So, we haven’t proven that the toilet flushes the other way, but horse races are – I was watching an advert (they abbreviate everything here) for an upcoming race, and the jockeys were crossing the finish line right to left, which looked very unusual. At first, I thought it was the camera angle, but no, from above, the whole race is clockwise as viewed from above. I wonder what the stock car race tracks are like, if they have such a thing.
Saturday was a sightseeing day of satellite dishes, telescopes, and legislatures, which have nothing in common except that that’s how we visited them. South of Canberra, way down outside of town in a little valley out past the watersheds, is the Deep-Space Station CSIRO, which hosts a number of US-funded radio dishes, which both track satellites, and monitor far off phenomena like pulsars. A very nice self-guided tour takes you through multiple rooms and astounds you with all sorts of technology like how space suits are made, how these dishes provided much of the communications for the Apollo missions, and what are some of the cool upcoming satellite technologies planned. The gift shop was a little sparse (one criteria upon which I judge all tourist interactions), but the Moon Rock Café was splendid, offering a delicious home-made lasagna for us to savor, out on the veranda, while we looked out across green pastures, hearing the hum of the big white structures as they hummed and oscillated on their various assignments.
On the way back to town, we diverted up to Mount Stromlo, which has an optical telescope observatory that dates back to the 1920’s. Up to 50 telescopes have operated over the years, providing valuable research such as proof that the expansion of the universe is accelerating, but unfortunately everything was wiped out in 2003 by a bad wildfire that even reached the fringes of Canberra. There are a few university telescopes back in operation, and they’ve restored some of the historic buildings, and have a visitor center, including a café where we couldn’t resist a glass of wine (Stacey needed one anyway because of the winding roads that I drive and terrify her on) while enjoying the view over the city. Most of the important research has shifted to a new location, Siding Spring, because as Canberra as grown, Mount Stromlo was getting a bit too much light pollution.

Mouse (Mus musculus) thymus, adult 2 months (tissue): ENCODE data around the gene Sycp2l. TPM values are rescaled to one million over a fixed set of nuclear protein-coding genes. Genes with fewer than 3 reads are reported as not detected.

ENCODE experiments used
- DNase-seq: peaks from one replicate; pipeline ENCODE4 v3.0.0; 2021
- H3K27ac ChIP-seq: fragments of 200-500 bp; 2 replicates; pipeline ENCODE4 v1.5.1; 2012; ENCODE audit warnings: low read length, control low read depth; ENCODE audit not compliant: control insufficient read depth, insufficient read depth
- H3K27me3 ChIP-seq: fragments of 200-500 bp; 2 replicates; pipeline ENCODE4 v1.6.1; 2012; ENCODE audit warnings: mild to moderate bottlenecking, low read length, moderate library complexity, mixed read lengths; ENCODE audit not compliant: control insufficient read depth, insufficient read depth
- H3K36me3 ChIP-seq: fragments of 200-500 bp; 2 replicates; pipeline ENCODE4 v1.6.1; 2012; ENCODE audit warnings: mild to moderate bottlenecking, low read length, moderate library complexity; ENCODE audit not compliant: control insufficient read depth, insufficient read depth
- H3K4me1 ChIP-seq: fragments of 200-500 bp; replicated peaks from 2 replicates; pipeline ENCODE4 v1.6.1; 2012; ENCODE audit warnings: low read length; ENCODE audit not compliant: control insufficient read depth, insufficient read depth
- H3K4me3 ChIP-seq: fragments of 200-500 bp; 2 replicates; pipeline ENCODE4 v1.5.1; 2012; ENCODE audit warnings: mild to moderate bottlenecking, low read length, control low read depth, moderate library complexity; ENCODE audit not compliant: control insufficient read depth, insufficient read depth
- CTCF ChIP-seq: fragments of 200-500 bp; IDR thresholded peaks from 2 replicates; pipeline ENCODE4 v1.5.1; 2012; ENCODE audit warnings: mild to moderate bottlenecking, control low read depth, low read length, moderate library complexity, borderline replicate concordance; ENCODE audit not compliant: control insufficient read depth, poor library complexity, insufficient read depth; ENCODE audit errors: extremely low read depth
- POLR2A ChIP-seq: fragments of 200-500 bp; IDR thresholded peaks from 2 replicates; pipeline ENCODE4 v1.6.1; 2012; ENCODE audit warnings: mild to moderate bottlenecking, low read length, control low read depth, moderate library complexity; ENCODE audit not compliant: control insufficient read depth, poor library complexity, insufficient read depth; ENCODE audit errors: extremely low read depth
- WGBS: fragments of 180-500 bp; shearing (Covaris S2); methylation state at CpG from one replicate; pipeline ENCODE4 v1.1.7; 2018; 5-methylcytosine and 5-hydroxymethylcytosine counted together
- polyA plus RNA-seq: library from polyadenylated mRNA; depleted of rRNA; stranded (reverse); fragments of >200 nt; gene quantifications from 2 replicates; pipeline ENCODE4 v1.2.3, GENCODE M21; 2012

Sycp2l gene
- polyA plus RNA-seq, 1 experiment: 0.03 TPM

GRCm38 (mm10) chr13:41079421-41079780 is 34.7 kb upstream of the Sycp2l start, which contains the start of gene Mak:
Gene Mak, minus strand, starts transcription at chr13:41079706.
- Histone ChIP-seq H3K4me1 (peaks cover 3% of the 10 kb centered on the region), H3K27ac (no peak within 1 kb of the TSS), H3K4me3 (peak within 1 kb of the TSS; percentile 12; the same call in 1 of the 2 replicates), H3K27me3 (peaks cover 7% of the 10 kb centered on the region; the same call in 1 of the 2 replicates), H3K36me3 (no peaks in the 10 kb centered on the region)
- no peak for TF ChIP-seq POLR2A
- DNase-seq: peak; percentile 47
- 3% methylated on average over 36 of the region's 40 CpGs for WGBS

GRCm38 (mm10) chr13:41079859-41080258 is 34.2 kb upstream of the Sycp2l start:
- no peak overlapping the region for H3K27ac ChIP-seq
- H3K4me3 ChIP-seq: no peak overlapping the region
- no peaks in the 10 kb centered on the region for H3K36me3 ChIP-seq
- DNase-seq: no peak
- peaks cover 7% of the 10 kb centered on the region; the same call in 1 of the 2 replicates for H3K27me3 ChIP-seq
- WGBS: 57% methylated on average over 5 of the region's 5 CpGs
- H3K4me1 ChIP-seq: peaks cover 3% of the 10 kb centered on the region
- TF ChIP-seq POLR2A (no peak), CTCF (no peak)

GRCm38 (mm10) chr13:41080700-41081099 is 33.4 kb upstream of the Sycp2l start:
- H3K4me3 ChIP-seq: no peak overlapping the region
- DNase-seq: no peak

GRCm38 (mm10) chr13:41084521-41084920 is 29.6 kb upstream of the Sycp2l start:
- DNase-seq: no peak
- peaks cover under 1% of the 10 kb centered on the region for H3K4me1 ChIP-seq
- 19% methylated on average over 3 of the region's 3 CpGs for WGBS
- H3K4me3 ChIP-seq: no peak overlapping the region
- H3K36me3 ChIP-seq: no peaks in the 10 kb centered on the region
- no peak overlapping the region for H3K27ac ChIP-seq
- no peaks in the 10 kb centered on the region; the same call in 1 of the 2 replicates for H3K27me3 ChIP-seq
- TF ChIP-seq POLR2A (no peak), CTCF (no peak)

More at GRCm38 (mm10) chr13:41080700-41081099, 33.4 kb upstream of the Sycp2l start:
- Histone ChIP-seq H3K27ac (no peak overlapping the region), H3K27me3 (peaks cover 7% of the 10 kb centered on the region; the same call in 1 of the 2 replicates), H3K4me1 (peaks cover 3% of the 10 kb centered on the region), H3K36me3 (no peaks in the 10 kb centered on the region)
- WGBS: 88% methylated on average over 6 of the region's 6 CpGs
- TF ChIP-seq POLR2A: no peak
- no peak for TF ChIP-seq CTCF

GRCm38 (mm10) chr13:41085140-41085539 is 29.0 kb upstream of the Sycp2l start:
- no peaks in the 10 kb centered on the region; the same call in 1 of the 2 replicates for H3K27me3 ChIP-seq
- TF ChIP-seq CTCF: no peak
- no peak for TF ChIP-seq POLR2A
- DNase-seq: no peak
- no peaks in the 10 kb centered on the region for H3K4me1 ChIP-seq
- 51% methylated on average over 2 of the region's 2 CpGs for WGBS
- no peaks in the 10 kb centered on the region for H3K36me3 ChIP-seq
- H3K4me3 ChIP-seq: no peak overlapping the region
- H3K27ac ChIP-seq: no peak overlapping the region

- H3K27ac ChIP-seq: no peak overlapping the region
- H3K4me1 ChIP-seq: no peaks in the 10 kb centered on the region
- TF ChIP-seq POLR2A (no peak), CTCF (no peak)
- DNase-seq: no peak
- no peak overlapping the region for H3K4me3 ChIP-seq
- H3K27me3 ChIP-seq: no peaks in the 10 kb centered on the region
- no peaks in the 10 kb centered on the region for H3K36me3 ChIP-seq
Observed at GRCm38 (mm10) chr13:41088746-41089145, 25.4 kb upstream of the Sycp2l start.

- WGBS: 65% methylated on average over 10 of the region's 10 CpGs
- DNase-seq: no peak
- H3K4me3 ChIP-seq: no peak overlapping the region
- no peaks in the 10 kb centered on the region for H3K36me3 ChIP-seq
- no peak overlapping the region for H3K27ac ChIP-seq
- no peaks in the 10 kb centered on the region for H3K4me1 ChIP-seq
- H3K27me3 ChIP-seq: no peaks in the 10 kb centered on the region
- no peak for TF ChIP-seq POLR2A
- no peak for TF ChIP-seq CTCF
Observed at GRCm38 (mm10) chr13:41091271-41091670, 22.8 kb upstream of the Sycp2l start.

We finished the day with a tour of the Parliament House, including getting to actually enter the press galleries overlooking the two legistlature bodies, the House and the Senate. Based on the US government model, one has representatives for population, the other has senators for each state and territory. The House passes bills, but the Senate must approve them. Interestingly, legislation gets two chances to try, and if not successful, pretty much all of Parliament is dismissed and the public gets to elect everybody all over again, at the same time – interesting concept! It’s happened a few times, and it seems to make both sides a little more bipartisan. The Parliament House is built into the hill, and it has a grass roof, and you can actually walk up it and have a picnic. The building is also built on transparencies – the Prime Minister can open all the doors, and see through his office, through both sides of Parliament, through the Great Hall, out the entrance, over the fountain, down the empirial gardens, over the old Parliament House, over Lake Burley Griffin, up Anzac Parade, over the War Memorial, to the top of Mount Ainslie, just how the city designers intended.